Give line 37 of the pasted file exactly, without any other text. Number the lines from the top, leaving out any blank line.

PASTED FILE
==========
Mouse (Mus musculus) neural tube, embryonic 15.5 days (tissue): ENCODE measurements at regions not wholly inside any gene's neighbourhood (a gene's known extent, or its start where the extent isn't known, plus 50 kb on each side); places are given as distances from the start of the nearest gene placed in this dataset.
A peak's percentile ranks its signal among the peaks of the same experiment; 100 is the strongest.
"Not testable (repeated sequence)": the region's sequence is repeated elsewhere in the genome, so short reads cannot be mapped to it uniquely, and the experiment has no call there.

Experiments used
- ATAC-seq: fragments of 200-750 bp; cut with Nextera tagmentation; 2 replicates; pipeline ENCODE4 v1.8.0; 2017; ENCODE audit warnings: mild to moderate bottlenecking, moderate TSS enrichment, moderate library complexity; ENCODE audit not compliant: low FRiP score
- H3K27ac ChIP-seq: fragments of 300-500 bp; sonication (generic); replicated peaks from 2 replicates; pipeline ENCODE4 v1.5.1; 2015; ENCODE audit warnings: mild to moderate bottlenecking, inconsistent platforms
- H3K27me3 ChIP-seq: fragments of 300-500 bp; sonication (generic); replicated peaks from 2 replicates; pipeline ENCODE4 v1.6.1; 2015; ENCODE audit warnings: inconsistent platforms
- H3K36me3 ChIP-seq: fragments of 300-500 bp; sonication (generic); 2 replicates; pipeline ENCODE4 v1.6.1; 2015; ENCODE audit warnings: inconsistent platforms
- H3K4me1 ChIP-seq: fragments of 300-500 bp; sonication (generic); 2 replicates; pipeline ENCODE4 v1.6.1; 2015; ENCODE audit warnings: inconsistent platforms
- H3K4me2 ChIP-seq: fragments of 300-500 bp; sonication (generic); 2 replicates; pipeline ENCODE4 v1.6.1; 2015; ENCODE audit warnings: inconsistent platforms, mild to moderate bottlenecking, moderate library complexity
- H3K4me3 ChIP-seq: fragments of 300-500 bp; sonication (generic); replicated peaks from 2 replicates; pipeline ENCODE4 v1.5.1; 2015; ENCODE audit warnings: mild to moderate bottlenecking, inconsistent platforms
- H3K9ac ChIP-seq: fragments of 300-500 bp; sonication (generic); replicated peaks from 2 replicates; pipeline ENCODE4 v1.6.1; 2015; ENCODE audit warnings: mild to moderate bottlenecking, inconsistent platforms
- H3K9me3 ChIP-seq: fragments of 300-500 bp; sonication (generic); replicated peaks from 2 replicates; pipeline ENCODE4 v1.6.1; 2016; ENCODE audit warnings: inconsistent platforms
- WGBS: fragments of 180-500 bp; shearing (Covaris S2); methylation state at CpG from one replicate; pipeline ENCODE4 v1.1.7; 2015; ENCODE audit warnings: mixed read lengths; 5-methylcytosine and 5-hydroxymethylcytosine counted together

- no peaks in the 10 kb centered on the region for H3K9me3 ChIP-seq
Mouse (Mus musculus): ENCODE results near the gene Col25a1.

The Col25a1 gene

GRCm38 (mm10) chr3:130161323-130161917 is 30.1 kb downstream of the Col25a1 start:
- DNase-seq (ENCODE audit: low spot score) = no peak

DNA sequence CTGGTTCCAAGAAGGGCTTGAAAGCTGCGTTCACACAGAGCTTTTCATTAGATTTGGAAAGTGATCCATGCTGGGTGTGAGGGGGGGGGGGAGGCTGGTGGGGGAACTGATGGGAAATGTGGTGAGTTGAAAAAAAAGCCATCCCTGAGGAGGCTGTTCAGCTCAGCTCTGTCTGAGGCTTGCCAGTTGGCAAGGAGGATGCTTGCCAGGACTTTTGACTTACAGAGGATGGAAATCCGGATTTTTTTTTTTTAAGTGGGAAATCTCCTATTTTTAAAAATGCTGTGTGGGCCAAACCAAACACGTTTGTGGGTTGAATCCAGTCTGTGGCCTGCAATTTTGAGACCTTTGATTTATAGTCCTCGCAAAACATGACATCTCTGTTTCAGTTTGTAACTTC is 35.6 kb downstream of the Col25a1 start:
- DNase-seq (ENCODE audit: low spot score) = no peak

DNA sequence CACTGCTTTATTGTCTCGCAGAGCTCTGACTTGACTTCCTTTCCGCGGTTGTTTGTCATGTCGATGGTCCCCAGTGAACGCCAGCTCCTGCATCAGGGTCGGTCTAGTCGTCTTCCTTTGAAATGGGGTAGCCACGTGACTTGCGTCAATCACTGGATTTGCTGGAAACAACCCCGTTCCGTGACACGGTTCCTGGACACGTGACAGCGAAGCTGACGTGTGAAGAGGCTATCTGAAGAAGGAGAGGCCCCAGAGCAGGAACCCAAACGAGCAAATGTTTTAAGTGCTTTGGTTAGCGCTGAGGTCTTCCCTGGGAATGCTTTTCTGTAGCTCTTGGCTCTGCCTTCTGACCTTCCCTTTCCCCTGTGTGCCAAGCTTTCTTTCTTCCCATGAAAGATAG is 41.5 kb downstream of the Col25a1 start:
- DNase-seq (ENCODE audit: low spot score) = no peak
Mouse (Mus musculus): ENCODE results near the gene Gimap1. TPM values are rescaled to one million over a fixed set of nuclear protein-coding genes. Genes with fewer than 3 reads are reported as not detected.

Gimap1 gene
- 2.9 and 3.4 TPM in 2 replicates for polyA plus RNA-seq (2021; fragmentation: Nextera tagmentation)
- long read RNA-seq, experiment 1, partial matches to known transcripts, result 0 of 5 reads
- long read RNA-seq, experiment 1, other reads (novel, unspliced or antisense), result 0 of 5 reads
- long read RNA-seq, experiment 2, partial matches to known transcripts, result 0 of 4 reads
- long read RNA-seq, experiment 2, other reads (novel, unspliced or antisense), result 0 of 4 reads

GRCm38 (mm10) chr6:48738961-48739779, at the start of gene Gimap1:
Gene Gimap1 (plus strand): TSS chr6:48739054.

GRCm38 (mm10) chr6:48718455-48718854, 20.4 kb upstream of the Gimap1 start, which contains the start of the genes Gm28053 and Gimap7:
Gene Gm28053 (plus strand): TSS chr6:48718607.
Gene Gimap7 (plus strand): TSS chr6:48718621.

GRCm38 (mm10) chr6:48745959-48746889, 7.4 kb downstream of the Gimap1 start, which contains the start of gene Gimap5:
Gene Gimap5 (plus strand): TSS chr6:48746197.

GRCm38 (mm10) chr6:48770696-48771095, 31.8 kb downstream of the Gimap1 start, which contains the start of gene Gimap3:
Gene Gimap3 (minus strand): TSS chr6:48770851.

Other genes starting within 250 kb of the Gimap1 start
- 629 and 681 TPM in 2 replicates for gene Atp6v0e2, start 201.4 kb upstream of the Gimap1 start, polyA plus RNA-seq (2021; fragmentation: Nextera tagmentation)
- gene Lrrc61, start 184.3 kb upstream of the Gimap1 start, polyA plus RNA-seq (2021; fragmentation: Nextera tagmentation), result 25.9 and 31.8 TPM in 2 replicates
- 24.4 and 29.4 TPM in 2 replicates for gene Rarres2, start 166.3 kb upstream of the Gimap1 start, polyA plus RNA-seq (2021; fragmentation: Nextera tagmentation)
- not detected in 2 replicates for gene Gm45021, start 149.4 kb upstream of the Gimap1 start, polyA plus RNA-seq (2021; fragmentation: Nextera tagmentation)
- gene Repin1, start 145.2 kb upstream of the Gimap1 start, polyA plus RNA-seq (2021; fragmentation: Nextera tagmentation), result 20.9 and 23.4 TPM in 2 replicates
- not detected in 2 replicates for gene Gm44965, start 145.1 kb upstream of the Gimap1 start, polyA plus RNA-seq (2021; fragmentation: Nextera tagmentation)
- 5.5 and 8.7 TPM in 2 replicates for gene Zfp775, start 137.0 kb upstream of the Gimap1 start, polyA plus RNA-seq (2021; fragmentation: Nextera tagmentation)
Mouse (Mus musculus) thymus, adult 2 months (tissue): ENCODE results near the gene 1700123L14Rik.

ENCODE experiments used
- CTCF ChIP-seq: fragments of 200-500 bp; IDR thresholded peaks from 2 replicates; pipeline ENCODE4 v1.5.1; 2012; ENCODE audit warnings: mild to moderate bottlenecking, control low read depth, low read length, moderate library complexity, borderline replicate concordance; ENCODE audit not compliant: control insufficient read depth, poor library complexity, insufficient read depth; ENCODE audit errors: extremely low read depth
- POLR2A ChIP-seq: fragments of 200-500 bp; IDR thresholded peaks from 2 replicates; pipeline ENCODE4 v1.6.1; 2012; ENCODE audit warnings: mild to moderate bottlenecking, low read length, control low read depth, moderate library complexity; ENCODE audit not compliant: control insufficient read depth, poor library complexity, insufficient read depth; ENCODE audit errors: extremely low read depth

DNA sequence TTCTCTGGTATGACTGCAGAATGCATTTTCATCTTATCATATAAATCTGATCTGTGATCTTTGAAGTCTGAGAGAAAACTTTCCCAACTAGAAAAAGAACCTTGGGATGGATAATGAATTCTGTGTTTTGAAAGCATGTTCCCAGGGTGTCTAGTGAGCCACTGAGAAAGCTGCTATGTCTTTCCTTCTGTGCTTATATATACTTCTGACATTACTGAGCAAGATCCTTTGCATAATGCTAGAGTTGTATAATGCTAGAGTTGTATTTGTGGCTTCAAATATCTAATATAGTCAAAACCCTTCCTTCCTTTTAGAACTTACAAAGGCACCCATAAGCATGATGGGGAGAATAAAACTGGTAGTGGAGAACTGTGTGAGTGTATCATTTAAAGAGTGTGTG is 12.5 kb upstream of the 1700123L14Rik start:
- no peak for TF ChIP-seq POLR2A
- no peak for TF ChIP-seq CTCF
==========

Gene Gimap5 (plus strand): TSS chr6:48746197.